But the legal status of this is apparently murky. According to reports by news agency Reuters, the current Energy Security Act (ESG) only allows a levy to be added to fixed-price contracts if the proceeds go directly to the state. 

In this case, however, the government intends to use the levy to allow struggling gas suppliers to pass rising costs onto consumers, meaning the funds would be paid directly to these companies. 

The issue means that, under current rules, the levy couldn’t be charged to customers with certain types of gas contracts. These include people who have agreed to a fixed price over several years and those with clauses on state levies in their contracts.

Reuters estimates that the issue affects around a quarter of all gas contracts in Germany.

READ ALSO: What is Germany’s new gas ‘tax’ and who will pay it?

To attempt to get around the issue, the Economics Ministry is currently investigating the legal pitfalls and could even move to amend the Energy Security Act. 

This legislative change would be likely to happen in September to allow for the introduction of the levy as planned in October.

However, there are concerns that suppliers may not have enough time to notify consumers of the new levy.

Under German law, companies are obliged to inform customers of price increases at least six weeks in advance. This means that any legal changes could prompt delays in the introduction of the new charge.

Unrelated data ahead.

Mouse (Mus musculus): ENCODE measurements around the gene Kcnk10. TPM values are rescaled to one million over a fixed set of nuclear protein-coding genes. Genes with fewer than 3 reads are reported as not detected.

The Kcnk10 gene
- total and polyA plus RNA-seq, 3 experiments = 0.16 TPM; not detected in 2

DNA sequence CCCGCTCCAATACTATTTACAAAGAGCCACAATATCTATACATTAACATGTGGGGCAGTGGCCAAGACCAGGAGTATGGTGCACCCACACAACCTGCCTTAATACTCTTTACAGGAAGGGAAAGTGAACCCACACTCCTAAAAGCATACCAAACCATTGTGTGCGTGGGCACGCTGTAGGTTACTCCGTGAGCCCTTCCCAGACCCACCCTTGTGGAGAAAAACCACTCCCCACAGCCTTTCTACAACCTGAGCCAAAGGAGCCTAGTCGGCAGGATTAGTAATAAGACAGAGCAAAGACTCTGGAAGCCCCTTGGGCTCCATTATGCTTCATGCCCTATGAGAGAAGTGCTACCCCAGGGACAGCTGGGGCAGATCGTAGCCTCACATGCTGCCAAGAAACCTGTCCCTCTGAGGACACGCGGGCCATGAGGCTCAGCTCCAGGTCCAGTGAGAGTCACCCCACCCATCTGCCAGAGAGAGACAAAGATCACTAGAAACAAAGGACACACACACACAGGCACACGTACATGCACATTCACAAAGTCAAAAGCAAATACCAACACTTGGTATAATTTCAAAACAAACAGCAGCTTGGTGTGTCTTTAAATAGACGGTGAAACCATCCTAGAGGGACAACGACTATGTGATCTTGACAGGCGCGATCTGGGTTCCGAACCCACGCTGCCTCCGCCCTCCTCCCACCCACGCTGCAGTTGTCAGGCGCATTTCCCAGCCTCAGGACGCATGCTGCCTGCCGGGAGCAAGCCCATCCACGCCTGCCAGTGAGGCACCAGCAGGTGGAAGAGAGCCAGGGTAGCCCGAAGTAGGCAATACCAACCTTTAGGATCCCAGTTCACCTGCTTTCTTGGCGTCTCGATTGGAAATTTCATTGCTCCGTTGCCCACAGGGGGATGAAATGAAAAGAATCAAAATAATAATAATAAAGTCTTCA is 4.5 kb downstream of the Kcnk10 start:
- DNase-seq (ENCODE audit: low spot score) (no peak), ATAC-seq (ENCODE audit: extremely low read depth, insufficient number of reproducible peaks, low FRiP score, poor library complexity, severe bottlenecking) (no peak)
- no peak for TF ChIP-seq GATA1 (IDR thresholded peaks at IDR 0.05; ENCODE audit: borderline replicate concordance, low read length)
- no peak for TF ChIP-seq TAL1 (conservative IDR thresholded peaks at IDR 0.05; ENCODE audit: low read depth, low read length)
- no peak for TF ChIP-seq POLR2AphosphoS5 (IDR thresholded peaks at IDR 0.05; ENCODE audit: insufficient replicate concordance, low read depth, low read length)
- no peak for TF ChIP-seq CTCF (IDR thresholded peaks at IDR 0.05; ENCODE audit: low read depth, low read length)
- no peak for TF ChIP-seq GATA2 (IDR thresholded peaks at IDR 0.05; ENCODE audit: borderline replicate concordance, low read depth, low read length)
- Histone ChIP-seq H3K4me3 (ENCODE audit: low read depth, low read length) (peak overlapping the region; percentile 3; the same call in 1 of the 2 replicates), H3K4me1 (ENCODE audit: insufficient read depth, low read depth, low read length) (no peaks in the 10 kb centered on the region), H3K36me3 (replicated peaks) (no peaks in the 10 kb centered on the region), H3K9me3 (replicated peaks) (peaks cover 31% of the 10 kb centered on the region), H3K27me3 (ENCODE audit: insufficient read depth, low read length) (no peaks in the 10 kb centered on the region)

Financial burden for households

So far, the government hasn’t decided how much the levy will cost, but Economics Minister Robert Habeck (Greens) predicts it will be somewhere between 1.5 and 5 cents per kilowatt hour of energy.

This would add anywhere between €300 and €1,000 onto the gas bills of a four-person household who use around 20.000 kilowatt hours of energy per year.

On top of this, households would also be expected to pay 19 percent VAT on top of the inflated costs – though the Free Democrats (FDP) are currently looking at ways to minimise this additional burden.

“The levy must not be a basis for further tax revenue – that is why we are currently examining whether VAT can be waived on the levy,” said the energy policy spokesman of the FDP parliamentary group, Michael Kruse, after a special session of the Bundestag’s energy and climate committee.

READ ALSO: Cold showers to turning off lights: How German cities are saving energy

“Should this not be technically possible, it is clear to me that the additional state revenue must be returned to consumers along with further relief.”

According to calculations by price comparison portal Verivox, the additional costs including VAT for a single household with an annual consumption of 5,000 kilowatt hours of gas per year would be between €89 and €298 due to the levy.

For a couple with an annual consumption of 12,000 kilowatt hours, the additional costs plus VAT would be between €214 and €714, and for a four-persona family with an annual consumption of 20,000 kilowatt hours, the total would be €357 to €1,190 euros.

However, if the VAT on gas products were abolished, a single household would save between €14 and €48, a couple between €34 and €114 and four-person household between €57 and €190.